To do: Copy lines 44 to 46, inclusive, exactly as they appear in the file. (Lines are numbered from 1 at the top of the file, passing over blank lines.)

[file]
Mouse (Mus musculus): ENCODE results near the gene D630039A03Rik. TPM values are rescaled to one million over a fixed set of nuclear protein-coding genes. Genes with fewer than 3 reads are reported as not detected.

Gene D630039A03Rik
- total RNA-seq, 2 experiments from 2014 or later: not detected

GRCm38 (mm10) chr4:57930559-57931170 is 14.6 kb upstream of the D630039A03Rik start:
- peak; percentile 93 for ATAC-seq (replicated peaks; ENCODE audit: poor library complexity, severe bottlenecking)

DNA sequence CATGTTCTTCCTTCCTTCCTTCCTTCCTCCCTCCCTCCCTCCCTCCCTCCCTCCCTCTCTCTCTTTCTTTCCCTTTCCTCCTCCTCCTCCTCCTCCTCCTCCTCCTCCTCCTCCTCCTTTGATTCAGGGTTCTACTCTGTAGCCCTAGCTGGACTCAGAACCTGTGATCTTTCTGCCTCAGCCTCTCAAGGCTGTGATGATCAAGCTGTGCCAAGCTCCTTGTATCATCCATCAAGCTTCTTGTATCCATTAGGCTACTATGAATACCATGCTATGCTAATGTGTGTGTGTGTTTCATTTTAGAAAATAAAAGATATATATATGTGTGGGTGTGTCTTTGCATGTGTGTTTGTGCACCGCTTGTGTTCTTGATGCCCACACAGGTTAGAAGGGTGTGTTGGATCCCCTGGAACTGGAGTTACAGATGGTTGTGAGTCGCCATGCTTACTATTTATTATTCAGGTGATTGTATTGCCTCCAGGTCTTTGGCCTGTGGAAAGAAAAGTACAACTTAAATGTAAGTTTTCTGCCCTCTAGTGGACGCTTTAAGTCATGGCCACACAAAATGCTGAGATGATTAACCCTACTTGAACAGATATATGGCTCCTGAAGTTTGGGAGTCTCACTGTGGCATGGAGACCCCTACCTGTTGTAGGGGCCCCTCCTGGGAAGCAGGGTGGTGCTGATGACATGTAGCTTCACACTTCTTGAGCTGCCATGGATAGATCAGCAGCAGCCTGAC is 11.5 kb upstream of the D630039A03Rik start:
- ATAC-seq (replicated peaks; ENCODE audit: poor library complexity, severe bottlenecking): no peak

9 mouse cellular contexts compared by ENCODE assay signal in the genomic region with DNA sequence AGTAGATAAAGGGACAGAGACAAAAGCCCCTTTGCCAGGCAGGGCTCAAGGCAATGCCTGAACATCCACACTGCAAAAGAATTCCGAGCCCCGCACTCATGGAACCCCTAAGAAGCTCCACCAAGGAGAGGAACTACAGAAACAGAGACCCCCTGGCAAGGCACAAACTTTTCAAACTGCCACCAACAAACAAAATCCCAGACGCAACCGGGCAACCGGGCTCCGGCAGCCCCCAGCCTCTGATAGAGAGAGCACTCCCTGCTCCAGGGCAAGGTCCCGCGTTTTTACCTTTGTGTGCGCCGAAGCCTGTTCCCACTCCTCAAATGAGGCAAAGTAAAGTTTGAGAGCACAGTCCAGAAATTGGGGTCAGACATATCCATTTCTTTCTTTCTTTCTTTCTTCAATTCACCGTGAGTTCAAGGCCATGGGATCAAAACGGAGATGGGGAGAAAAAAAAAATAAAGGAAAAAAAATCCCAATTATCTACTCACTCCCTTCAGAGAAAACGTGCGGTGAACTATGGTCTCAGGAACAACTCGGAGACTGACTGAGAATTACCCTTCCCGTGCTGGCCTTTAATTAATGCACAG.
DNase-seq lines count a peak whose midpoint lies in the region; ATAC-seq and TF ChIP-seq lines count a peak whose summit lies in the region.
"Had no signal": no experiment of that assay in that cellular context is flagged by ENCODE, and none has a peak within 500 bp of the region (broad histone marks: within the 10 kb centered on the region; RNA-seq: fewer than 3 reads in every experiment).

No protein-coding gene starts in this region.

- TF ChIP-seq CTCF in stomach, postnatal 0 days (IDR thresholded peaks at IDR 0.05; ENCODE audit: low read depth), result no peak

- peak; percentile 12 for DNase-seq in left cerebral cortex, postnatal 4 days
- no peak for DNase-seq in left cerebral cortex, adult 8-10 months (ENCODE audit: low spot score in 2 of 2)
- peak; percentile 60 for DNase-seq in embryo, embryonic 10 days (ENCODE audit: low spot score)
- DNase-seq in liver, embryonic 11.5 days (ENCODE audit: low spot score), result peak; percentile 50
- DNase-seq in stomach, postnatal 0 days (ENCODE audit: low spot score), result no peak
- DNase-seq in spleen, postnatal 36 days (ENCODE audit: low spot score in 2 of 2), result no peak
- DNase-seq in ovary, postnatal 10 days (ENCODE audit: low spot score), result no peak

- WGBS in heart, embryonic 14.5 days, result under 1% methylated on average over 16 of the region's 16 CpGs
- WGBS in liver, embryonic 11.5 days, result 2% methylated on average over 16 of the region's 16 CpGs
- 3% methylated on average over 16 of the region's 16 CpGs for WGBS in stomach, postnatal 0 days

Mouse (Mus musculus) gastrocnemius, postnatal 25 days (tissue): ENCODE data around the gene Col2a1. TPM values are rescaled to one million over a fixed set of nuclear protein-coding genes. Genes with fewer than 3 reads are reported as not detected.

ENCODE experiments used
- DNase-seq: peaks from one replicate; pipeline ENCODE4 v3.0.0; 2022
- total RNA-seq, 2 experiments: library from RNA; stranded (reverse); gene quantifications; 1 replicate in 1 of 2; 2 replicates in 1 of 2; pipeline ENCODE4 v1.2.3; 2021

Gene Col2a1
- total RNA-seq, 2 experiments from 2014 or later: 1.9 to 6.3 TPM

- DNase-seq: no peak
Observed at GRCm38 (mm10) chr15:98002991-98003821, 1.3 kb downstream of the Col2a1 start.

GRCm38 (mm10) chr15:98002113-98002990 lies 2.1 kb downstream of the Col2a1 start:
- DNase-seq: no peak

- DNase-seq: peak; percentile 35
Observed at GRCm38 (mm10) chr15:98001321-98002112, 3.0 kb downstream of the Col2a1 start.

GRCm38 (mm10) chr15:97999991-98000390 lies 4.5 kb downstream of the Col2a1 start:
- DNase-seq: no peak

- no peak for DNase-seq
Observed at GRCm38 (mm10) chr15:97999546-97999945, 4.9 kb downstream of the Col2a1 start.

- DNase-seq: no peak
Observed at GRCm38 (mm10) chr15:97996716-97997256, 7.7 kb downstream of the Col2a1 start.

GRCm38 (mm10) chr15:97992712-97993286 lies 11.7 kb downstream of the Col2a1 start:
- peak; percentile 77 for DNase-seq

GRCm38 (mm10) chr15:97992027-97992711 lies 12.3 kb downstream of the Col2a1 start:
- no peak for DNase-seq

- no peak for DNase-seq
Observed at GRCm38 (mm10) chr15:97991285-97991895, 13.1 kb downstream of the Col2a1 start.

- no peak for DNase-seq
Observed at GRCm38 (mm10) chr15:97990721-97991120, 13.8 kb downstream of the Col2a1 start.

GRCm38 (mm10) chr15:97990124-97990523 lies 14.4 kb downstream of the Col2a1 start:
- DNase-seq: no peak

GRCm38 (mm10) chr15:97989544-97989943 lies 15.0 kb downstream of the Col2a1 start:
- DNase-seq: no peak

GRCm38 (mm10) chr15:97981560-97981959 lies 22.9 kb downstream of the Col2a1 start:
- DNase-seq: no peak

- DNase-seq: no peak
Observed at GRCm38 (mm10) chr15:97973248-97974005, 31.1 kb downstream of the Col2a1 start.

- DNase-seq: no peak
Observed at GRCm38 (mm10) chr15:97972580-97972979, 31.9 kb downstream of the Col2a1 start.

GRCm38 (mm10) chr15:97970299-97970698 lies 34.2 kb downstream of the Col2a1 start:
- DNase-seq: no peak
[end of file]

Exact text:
- no peak for DNase-seq

- no peak for DNase-seq
Observed at GRCm38 (mm10) chr15:97991285-97991895, 13.1 kb downstream of the Col2a1 start.